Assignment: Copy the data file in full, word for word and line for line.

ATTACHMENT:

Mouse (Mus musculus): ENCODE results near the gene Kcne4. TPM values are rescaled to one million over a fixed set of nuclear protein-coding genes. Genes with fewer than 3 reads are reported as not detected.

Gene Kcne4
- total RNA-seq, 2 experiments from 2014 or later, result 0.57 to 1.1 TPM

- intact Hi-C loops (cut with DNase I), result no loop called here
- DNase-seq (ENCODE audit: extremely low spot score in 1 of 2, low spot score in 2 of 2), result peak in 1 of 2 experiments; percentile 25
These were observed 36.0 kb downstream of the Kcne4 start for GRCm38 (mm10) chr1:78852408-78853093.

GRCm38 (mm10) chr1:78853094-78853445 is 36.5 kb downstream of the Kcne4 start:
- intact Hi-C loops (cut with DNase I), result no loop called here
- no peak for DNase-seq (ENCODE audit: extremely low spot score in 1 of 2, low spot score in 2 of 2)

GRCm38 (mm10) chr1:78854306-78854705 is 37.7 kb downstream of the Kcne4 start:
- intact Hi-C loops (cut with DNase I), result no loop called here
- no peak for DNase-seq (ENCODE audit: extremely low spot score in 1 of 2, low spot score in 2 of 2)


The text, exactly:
Mouse (Mus musculus): ENCODE results near the gene Kcne4. TPM values are rescaled to one million over a fixed set of nuclear protein-coding genes. Genes with fewer than 3 reads are reported as not detected.

Gene Kcne4
- total RNA-seq, 2 experiments from 2014 or later, result 0.57 to 1.1 TPM

- intact Hi-C loops (cut with DNase I), result no loop called here
- DNase-seq (ENCODE audit: extremely low spot score in 1 of 2, low spot score in 2 of 2), result peak in 1 of 2 experiments; percentile 25
These were observed 36.0 kb downstream of the Kcne4 start for GRCm38 (mm10) chr1:78852408-78853093.

GRCm38 (mm10) chr1:78853094-78853445 is 36.5 kb downstream of the Kcne4 start:
- intact Hi-C loops (cut with DNase I), result no loop called here
- no peak for DNase-seq (ENCODE audit: extremely low spot score in 1 of 2, low spot score in 2 of 2)

GRCm38 (mm10) chr1:78854306-78854705 is 37.7 kb downstream of the Kcne4 start:
- intact Hi-C loops (cut with DNase I), result no loop called here
- no peak for DNase-seq (ENCODE audit: extremely low spot score in 1 of 2, low spot score in 2 of 2)